The Teenagers

We chose never to eat lunch in the school cafeteria. In four years I never set foot in that building. I claimed a spot on the front steps of the high school with the other kids playing dress-up with different personalities.

We ate sandwiches from home carried in brown paper bags, or donuts from the vending machine, or nothing. Hunger was an edge.

Charlie brought a cockroach one day in a matchbox. He’d named him Hank. There was Hank in his matchbox house, antenna quivering in the afternoon light, not in control of when the box would close again. I wonder whatever happened to Hank. Or Charlie.

And what about Siandor, who dressed like Boy George and talked about eating bee pollen? Where, now, could Kathi be? Her parents were both lawyers. Sometimes she took us all out to eat at their club where she would sign for the bill, her father‘s name as good as money.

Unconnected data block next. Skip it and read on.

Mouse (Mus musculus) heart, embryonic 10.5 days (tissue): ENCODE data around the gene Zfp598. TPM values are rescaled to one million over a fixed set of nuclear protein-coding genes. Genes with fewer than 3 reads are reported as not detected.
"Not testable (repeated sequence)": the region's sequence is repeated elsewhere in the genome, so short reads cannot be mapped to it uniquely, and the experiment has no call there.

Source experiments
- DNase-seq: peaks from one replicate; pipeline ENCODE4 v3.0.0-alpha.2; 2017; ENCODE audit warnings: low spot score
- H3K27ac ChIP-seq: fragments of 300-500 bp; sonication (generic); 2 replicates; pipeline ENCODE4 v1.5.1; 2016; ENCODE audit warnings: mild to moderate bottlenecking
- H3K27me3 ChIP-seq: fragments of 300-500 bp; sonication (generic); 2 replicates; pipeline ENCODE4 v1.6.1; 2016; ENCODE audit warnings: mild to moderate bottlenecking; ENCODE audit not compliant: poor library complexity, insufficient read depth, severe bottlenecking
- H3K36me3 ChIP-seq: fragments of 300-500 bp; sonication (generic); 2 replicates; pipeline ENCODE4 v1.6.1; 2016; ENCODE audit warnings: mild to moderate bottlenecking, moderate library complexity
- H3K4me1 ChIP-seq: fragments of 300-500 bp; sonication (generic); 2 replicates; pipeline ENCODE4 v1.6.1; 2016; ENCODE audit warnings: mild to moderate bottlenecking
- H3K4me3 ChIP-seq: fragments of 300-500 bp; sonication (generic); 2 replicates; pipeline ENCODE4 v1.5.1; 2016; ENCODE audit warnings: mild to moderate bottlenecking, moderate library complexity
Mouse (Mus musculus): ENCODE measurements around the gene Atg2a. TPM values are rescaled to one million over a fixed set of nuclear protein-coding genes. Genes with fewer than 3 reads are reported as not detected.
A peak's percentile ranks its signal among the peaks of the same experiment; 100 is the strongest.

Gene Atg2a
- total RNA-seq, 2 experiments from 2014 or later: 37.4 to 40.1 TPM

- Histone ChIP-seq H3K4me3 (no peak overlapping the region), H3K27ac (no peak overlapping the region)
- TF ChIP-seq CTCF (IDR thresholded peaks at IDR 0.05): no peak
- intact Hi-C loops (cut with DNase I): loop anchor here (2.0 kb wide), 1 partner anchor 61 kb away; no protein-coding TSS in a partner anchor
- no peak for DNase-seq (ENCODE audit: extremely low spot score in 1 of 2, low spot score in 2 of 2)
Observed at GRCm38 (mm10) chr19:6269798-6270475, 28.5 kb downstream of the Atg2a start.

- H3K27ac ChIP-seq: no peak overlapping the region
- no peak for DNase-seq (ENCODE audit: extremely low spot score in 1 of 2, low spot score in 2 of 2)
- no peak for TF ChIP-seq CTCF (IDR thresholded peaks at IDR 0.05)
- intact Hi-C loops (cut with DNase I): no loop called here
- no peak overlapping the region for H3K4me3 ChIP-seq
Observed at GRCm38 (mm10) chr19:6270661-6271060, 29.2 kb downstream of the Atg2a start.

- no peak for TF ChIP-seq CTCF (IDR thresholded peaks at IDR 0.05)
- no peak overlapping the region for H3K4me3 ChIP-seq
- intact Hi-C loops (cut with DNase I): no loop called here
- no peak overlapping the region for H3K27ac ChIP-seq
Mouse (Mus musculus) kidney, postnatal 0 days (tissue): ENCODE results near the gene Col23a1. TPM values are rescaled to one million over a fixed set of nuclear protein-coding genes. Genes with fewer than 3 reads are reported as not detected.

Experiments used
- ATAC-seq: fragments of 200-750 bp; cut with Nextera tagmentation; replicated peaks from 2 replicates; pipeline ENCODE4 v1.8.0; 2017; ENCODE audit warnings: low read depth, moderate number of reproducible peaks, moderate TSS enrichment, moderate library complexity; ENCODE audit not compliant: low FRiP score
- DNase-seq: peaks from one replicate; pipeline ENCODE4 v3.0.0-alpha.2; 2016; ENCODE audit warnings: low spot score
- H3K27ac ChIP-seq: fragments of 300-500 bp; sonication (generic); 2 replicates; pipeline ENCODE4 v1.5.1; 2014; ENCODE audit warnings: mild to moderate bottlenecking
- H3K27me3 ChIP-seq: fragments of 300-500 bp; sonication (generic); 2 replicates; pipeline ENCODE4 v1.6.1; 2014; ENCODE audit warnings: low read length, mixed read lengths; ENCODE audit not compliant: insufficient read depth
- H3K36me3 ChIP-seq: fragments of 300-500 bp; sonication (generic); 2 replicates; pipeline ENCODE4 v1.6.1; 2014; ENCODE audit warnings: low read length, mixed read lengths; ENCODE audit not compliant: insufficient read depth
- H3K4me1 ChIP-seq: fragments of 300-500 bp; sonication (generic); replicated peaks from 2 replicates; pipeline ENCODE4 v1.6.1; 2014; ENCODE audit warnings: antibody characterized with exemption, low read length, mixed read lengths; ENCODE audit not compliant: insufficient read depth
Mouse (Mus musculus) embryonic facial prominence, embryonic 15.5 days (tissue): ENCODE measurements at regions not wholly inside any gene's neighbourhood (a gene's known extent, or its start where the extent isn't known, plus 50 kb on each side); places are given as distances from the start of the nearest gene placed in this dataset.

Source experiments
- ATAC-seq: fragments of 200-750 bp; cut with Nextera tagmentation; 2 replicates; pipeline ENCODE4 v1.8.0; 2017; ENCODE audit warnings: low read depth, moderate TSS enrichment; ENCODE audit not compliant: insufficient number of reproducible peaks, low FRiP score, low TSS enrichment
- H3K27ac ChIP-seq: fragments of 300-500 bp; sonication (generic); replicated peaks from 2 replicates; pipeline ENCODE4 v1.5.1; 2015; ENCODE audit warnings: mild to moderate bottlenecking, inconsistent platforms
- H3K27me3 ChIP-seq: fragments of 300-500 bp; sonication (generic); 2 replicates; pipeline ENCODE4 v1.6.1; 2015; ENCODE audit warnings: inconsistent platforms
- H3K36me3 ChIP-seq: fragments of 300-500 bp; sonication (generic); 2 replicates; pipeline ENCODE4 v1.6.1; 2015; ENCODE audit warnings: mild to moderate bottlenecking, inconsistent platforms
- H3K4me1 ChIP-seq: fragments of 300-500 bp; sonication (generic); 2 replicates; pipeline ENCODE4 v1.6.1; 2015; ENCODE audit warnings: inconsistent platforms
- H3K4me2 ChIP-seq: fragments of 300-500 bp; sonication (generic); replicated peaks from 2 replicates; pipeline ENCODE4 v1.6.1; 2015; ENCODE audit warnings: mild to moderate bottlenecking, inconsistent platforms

Once, Kathi and I colored our hair using mousse and food coloring; she was orange, I was blue. When my mother saw my hair, she almost dropped a full bag of groceries. So angry she wanted me out of her house for good, but settled for just withholding dinner as punishment. Temporary mistakes are easily rinsed out at the kitchen sink, nothing permanent.

Time is permanent, it never stops. Time rolls on and over itself. It pulls you apart like taffy; you find yourself far from any starting point, with thinner memories that don’t hold up.

In time you forget faces and feelings. You remember the cockroach and the dirty stone steps and the many ways you were different.

You don’t remember if you were friends at all.

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